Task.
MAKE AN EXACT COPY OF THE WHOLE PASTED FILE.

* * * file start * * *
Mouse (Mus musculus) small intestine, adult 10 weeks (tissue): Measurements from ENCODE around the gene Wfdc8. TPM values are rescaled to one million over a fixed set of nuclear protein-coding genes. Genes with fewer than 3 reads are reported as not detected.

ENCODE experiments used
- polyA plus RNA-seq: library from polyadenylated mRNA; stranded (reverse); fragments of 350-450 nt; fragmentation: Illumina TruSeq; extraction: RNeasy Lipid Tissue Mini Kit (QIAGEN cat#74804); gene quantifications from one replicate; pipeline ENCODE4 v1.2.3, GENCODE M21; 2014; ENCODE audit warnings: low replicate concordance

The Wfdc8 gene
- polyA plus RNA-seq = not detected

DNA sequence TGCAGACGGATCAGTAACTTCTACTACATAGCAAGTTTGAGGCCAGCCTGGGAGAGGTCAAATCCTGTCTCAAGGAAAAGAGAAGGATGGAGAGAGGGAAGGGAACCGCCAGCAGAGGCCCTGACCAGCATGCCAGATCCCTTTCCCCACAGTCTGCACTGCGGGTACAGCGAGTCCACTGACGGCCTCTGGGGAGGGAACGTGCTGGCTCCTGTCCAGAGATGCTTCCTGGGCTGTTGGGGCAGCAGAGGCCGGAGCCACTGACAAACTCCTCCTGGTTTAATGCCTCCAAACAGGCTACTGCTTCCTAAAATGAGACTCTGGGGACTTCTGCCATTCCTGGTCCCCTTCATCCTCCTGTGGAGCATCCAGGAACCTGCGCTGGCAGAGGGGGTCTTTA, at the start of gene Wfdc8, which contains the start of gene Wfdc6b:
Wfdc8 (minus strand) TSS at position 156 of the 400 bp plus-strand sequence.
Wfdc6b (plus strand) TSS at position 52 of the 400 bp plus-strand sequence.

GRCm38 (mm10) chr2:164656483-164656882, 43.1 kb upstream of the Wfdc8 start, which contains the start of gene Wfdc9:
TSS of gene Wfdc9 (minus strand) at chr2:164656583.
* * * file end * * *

Mouse (Mus musculus) small intestine, adult 10 weeks (tissue): Measurements from ENCODE around the gene Wfdc8. TPM values are rescaled to one million over a fixed set of nuclear protein-coding genes. Genes with fewer than 3 reads are reported as not detected.

ENCODE experiments used
- polyA plus RNA-seq: library from polyadenylated mRNA; stranded (reverse); fragments of 350-450 nt; fragmentation: Illumina TruSeq; extraction: RNeasy Lipid Tissue Mini Kit (QIAGEN cat#74804); gene quantifications from one replicate; pipeline ENCODE4 v1.2.3, GENCODE M21; 2014; ENCODE audit warnings: low replicate concordance

The Wfdc8 gene
- polyA plus RNA-seq = not detected

DNA sequence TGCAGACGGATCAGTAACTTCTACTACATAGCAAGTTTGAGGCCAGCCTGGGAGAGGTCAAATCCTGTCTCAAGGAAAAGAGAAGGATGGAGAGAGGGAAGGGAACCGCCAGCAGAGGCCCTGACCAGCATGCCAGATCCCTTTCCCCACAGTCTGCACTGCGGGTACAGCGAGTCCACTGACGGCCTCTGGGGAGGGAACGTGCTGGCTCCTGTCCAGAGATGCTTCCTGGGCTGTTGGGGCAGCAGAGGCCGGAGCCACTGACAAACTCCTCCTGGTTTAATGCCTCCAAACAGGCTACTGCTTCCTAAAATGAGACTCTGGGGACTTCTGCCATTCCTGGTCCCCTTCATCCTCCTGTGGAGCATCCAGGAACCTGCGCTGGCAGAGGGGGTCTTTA, at the start of gene Wfdc8, which contains the start of gene Wfdc6b:
Wfdc8 (minus strand) TSS at position 156 of the 400 bp plus-strand sequence.
Wfdc6b (plus strand) TSS at position 52 of the 400 bp plus-strand sequence.

GRCm38 (mm10) chr2:164656483-164656882, 43.1 kb upstream of the Wfdc8 start, which contains the start of gene Wfdc9:
TSS of gene Wfdc9 (minus strand) at chr2:164656583.